Ambulance response times below target in Aberdeenshire

Ambulance crews in Aberdeenshire are failing to hit response targets for life threatening emergencies in the area.

Thursday, 28th July 2016, 3:27 pm
Updated Thursday, 25th August 2016, 8:47 pm
John Devlin. 27/05/15 . GLASGOW. John Devlin. 27/05/15 . GLASGOW. Stock shots of ambulance , emergency service , emergency , ambulance service, NHS , Scottish Ambulance Service , ambulance staff , emergency care practitioners , emergency care assistants, paramedics and senior paramedics.

The current target is to have 75% of Category A incidents - those classed as immediately life-threatening - responded to within eight minutes.

However latest figures reveal that for the past three years this target has not been met and in many cases Ambulance crews are now further from the target than last year.

Only 54% of Category A incidents were being responded to within eight minutes in Banchory for the year 2015/16, down from 66% the previous year.

Ellon had a 1% drop to 52% while Fraserburgh and Peterhead dropped to 65% and 61% respectively, down from 69% and 63%.

Inverurie figures showed a 9% decrease to 59% from 68% the year before.

Stonehaven also fell short of the 75% target with numbers showing an eight minute response time to for Category A incidents at 72% - though this figure had risen from 70% in 2014/15.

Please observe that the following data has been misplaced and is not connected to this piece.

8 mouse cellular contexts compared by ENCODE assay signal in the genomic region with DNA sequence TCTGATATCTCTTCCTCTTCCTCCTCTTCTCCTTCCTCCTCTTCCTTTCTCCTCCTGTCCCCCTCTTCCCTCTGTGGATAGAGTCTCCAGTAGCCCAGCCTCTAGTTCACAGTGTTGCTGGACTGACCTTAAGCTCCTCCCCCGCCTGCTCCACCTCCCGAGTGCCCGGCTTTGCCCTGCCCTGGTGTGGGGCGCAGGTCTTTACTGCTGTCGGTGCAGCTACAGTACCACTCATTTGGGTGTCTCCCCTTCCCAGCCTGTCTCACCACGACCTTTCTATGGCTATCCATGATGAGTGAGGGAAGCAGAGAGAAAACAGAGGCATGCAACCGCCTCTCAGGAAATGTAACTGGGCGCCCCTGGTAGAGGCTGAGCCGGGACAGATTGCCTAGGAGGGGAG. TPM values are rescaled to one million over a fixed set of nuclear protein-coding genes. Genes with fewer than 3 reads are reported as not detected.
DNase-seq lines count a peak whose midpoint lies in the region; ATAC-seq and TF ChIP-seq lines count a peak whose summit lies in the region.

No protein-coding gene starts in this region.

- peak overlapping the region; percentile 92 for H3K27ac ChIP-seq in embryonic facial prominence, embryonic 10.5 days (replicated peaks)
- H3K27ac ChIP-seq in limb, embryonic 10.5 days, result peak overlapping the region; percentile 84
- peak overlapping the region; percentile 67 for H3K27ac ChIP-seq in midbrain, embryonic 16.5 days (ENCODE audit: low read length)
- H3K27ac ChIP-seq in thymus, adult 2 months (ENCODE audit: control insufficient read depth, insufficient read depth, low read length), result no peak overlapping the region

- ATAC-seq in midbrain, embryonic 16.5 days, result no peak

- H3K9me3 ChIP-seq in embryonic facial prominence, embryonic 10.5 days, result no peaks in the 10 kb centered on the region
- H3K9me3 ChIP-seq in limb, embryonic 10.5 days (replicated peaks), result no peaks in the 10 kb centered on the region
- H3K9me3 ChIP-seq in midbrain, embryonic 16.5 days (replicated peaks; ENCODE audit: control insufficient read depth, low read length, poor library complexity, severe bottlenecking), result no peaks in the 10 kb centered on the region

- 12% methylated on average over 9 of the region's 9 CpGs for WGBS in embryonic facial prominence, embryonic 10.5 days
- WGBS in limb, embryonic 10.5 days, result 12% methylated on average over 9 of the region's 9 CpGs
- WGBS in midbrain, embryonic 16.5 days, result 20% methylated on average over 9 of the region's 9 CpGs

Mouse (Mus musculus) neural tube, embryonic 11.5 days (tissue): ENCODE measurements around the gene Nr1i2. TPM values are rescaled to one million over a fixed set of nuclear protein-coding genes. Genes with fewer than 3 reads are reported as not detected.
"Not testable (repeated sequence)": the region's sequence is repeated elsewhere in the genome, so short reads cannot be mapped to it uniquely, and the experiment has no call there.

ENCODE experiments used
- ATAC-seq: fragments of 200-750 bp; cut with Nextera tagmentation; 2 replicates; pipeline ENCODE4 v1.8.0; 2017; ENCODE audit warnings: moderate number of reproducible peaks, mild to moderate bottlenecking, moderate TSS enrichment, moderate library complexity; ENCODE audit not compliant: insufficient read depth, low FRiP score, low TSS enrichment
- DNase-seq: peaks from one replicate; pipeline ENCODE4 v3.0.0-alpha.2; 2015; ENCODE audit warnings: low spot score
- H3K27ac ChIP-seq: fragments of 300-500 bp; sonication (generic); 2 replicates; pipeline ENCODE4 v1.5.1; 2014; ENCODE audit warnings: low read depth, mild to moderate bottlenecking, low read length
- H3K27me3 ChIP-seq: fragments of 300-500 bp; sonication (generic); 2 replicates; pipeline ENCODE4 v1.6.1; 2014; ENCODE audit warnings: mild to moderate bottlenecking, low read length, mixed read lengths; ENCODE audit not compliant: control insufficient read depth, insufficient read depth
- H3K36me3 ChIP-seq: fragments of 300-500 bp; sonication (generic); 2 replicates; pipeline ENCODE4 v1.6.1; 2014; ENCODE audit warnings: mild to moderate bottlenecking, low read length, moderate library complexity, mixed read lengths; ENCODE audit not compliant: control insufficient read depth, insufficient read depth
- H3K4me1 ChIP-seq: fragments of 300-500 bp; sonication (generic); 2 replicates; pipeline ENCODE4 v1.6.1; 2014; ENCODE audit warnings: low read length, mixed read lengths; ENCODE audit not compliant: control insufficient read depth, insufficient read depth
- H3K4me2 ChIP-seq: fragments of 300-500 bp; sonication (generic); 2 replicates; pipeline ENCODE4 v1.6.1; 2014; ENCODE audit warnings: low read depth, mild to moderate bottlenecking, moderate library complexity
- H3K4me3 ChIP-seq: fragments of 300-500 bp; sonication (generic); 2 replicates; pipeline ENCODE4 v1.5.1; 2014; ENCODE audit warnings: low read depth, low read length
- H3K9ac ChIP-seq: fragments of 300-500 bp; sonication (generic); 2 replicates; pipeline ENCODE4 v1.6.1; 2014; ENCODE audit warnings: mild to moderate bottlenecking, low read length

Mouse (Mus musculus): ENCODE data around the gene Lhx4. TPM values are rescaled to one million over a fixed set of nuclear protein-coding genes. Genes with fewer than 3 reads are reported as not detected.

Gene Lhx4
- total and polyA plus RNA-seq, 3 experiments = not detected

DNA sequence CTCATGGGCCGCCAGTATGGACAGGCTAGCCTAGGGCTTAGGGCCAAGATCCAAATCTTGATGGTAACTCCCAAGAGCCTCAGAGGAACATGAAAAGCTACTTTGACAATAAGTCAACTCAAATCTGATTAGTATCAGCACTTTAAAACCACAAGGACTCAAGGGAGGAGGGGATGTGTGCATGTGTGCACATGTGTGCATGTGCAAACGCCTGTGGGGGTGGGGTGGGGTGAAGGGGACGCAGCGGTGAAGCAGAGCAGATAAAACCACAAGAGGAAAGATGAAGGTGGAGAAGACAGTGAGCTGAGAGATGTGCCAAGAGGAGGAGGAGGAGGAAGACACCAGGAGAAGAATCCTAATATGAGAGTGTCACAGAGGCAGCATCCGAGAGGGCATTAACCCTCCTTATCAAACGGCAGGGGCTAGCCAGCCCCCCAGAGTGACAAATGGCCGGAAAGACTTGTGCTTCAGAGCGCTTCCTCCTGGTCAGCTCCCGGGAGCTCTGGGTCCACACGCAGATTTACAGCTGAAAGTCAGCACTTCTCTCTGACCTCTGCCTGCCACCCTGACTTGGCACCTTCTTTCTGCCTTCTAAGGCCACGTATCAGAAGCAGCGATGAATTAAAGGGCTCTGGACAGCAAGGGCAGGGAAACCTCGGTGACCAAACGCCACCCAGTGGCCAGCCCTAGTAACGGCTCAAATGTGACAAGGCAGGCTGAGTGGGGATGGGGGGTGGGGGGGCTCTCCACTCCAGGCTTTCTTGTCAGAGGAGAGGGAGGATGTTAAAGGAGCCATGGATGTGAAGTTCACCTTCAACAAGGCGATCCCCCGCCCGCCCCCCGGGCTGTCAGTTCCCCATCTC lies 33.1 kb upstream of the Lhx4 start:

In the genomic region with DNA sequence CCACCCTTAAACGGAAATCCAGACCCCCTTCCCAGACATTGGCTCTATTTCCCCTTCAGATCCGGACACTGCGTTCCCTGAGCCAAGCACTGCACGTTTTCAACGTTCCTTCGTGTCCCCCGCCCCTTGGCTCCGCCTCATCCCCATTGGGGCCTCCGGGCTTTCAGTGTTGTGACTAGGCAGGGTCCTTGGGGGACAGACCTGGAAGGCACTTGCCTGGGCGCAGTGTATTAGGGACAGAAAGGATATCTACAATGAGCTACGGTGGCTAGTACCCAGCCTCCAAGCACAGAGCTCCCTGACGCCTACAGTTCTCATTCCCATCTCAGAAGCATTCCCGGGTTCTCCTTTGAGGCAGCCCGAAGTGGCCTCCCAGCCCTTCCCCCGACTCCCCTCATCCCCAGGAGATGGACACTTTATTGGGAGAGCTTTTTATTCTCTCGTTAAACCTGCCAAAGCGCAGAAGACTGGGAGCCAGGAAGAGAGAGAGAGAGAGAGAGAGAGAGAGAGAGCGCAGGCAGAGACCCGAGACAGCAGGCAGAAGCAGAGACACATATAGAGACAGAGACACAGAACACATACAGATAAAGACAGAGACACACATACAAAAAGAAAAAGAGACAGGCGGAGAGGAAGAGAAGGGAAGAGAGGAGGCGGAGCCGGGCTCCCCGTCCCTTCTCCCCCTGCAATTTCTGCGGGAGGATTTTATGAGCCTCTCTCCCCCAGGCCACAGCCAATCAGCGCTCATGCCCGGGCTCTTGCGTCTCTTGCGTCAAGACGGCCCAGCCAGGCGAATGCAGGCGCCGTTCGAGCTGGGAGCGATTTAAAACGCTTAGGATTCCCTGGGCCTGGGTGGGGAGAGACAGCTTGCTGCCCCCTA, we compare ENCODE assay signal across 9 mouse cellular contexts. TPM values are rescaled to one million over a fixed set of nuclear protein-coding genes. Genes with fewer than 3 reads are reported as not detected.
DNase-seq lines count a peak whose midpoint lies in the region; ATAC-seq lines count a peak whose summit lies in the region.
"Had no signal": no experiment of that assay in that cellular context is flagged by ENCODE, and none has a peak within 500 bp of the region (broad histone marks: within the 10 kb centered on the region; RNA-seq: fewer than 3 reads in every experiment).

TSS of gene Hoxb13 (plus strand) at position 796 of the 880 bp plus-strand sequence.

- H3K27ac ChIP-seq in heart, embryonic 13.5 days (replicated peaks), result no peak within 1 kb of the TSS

Alexander Burnett, Scottish Conservative MSP for Aberdeenshire West, said: “These response time figures are clearly very worrying, with an unacceptably poor performance in rural areas covered by stations in Aberdeenshire.

“There are always a number of factors that can explain drops in performance, but it seems that the service in this area is seriously over-stretched and under-resourced.”

A Scottish Ambulance Service spokesman said:“Ambulance teams in Grampian are busier than ever as emergency demand continues to increase.

“The Service is addressing this by investing in an additional 32 new frontline staff for deployment in the region this year.

“The investment is fundamental to delivering the most appropriate care to every patient, whether at home or in the hospital and is the first phase of a 5 year programme that will create 1,000 new paramedics in Scotland, many of whom will be deployed in Grampian, to enhance the clinical skills mix of our staff and introduce new ways of working to best meet the needs of patients.

“Since 2015 the Service has also invested around £2.5 million in ambulance station upgrades and improvements in the North East.”